With Peyton Manning reportedly deciding his next home will be in Denver, Miami and San Francisco have been left as the teams that will have to do without obvious upgrades to the quarterback position heading into 2012.

That might be less important for the Dolphins, who lost out not only on Manning, but on Matt Flynn, Robert Griffin III and even lesser potential upgrades like Kyle Orton before signing David Garrard Monday afternoon.

The Dolphins, despite their 6-3 finish, are not on the cusp of being a championship team. There is some talent on the roster, but they’ve got holes at several positions, now including safety, where the team chopped captain Yeremiah Bell today to create cap space. … Might have been a good idea to create that space back when they had a shot at Manning, if they ever really did, but who am I?

One must wonder what they were doing in their effort to attract a quarterback when they traded top wide receiver target Brandon Marshall for just a couple third round picks. Had they landed Manning, some free agents likely would have eagerly followed. But with the likelihood now being either Garrard, who is less than a year removed from back surgery, or another season of Matt Moore, Miami becomes somewhat less attractive to big name players looking to play with big name signal callers.

And Moore isn’t a terrible option, either, at least in the short-term. He’s got a career quarterback rating of 80.1 and posted an 87.1 rating last season. While nobody is going to be carving a bronzed bust of Moore for Canton anytime soon, he is more than just a serviceable stopgap for a team that has not had a true franchise quarterback since Dan Marino retired after the 1999 season. Maybe not the worst case scenario for the Dolphins would be what one Twitter user suggested: Modifying the 2011 “Suck For Luck” slogan into “Blow for Barkley,” roll with Moore for another season and hope for the worst.

Perhaps the biggest loser in all of these offseason quarterback derbies so far is San Francisco. Alex Smith likely would not have stuck around with the 49ers if not for the lockout in 2011, but he did stay and, with the support of a coach who believed in him (and Frank Gore and a stout defense), Smith had by far his most productive season. He was a likely returnee in 2012 too – until the 49ers got involved in the Manning sweepstakes.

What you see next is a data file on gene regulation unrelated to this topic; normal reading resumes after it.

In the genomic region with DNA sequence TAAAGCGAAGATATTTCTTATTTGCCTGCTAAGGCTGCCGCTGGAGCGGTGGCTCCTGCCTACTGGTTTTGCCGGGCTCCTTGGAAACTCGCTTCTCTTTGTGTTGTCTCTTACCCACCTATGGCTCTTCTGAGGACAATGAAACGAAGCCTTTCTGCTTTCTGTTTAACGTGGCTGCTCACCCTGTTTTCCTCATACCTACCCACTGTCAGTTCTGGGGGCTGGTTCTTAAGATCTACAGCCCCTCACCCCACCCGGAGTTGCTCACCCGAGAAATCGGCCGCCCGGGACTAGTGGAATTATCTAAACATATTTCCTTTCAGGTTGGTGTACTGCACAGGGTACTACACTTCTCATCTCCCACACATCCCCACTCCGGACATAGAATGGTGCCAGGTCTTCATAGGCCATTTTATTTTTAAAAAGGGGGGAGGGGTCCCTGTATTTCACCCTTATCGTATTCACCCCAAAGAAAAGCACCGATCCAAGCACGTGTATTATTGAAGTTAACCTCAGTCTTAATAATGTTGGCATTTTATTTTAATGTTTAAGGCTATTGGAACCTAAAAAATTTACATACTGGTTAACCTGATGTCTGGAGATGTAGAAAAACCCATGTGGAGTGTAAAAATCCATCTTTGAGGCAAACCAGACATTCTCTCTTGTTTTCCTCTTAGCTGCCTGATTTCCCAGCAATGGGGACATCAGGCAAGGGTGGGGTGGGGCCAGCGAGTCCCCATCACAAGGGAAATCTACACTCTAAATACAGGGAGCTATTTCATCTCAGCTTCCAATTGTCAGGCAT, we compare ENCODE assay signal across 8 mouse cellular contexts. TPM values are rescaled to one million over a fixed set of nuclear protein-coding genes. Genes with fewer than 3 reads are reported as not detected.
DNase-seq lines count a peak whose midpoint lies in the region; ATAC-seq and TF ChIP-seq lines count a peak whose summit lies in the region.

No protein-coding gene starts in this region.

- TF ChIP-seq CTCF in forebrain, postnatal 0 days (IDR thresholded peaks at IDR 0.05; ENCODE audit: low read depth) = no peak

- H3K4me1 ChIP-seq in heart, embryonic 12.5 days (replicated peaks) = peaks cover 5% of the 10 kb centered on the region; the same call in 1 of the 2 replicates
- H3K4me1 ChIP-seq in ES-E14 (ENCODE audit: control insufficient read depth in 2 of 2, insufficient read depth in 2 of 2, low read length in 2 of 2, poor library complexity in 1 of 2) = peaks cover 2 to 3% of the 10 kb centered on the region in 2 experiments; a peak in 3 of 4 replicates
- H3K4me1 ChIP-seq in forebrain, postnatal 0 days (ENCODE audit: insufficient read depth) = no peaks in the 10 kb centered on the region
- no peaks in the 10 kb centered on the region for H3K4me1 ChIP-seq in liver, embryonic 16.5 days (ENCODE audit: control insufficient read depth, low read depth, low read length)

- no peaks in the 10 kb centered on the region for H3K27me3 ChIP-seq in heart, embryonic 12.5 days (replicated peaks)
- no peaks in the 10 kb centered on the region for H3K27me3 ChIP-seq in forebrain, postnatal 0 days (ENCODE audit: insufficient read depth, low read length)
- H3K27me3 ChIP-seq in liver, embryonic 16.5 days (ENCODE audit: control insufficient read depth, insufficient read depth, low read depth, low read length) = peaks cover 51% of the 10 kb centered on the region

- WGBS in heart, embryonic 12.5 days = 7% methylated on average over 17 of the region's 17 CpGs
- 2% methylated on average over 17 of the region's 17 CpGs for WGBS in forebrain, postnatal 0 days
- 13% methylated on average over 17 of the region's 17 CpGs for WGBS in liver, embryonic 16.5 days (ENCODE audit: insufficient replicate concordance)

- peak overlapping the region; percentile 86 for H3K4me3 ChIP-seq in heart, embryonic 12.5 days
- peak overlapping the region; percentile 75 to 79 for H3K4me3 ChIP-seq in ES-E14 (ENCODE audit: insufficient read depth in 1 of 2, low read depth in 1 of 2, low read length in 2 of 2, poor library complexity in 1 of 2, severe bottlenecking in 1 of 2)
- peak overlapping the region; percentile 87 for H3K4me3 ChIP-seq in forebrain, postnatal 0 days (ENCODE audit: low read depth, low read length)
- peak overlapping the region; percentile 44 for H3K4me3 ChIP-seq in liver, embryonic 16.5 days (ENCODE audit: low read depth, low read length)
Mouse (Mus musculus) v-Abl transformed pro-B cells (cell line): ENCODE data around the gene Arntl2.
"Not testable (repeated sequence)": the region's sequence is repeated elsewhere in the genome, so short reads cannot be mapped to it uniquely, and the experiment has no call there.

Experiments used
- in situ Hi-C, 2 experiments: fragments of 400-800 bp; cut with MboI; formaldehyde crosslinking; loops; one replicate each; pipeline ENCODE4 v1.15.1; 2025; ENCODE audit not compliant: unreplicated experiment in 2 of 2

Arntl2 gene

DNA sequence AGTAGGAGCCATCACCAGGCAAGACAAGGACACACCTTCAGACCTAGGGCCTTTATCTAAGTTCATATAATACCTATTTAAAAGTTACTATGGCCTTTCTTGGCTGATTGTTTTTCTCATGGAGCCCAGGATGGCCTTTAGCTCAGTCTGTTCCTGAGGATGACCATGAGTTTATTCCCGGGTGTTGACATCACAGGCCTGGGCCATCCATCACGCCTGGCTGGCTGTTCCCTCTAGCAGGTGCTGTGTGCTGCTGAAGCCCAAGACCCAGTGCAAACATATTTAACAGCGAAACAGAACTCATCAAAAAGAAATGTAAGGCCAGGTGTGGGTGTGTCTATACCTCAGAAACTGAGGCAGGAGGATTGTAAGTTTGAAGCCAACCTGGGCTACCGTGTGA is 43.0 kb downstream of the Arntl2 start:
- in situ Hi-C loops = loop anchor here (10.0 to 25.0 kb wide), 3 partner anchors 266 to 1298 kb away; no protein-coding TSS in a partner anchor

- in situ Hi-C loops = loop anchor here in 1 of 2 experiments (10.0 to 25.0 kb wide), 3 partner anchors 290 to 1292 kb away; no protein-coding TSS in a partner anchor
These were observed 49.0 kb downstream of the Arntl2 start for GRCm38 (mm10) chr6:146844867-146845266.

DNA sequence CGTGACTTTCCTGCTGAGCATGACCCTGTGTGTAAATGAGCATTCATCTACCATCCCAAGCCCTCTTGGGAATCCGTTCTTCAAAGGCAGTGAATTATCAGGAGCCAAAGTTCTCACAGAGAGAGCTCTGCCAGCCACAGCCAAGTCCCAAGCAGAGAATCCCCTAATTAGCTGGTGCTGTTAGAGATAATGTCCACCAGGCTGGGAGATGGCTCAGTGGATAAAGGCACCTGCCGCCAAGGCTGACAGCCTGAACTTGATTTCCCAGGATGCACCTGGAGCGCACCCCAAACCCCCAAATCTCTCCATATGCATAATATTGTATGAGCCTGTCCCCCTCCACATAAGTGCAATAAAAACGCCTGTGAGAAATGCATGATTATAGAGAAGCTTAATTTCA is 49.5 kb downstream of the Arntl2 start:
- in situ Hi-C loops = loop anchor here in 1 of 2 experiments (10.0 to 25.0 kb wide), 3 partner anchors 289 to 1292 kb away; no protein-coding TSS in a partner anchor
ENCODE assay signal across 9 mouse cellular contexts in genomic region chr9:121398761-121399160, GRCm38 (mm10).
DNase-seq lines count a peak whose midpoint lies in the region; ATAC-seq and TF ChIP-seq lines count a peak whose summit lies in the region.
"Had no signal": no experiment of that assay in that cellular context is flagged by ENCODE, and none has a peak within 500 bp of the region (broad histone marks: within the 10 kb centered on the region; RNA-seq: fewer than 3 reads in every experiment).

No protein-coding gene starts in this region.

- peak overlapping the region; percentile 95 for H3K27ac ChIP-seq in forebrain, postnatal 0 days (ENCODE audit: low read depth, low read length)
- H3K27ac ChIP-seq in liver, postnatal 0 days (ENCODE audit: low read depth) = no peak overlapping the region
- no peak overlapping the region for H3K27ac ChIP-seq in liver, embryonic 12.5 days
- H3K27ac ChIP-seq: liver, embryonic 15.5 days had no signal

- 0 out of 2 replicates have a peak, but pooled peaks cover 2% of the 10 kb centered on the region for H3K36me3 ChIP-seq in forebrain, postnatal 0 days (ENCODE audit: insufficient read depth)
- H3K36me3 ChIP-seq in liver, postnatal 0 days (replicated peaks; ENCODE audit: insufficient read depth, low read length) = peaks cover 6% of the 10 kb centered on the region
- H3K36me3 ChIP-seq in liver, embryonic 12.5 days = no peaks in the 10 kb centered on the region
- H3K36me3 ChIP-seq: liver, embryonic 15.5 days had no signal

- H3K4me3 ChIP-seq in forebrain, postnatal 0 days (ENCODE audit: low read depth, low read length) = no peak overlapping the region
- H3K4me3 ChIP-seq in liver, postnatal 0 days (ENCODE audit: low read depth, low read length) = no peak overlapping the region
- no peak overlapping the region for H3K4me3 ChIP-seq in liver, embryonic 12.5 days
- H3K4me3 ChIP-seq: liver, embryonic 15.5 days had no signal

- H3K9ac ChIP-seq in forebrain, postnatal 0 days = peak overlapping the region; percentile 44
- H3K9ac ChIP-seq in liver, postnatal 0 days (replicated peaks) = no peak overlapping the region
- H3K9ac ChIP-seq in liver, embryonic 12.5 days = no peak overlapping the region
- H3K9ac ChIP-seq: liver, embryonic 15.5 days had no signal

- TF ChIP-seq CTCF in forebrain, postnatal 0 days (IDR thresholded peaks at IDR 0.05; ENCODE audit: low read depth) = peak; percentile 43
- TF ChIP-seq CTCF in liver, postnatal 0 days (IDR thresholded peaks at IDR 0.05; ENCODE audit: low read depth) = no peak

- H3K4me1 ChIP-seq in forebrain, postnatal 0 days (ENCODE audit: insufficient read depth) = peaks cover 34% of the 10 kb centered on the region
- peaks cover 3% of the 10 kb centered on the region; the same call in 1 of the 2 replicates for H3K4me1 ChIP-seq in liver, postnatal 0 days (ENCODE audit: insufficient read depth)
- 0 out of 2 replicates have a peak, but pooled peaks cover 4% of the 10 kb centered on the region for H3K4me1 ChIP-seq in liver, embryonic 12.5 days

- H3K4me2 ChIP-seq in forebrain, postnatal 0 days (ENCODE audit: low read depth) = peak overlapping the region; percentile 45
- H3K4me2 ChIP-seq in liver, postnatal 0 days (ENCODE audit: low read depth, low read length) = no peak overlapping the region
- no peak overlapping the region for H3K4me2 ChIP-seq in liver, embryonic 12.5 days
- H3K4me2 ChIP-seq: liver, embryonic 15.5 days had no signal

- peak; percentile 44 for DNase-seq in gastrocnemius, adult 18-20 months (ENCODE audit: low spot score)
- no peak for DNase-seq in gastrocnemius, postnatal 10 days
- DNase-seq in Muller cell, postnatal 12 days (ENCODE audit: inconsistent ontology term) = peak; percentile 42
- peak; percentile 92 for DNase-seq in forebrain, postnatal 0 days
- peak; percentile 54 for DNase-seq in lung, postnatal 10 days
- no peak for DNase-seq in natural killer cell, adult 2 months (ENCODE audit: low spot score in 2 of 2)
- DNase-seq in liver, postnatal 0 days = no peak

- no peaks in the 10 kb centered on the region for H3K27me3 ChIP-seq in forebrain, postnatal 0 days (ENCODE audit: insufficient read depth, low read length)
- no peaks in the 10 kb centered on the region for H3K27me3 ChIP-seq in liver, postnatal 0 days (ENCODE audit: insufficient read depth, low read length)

When that happened, Smith understandably started looking for his own employer in 2012. Jed York indicates in a tweet that the 49ers have an offer on the table, but now who knows whether San Francisco can woo him back.

The 49ers have done a nice job of upgrading the talent at wide receiver during free agency, bringing in Mario Manningham from New York and luring Randy Moss out of retirement. But as a team attempting to take the next step after a 13-3 season – and as the team now employing a diva like Moss – do you want to put your fortunes in the hands of Colin Kaepernick or Scott Tolzien? Or possibly free agent Josh Johnson?
I’ve seen reports that the team is happy with the progress those two second-year guys have made throughout the last several months, but that’s pretty uninspiring for a team that was a couple bad bounces from making the Super Bowl. I don’t think they’re yet ready to take the helm of a team with Super Bowl aspirations.

And while I agree that signing Manning would have been a no-brainer if he’d said yes, the team now faces the downside of that failed courtship. And, at this point, if bringing back Smith fails, the 49ers will be left with a very strong supporting cast with no obvious candidate ready to step up and be a leader.

That could be the recipe for a huge and disappointing step back.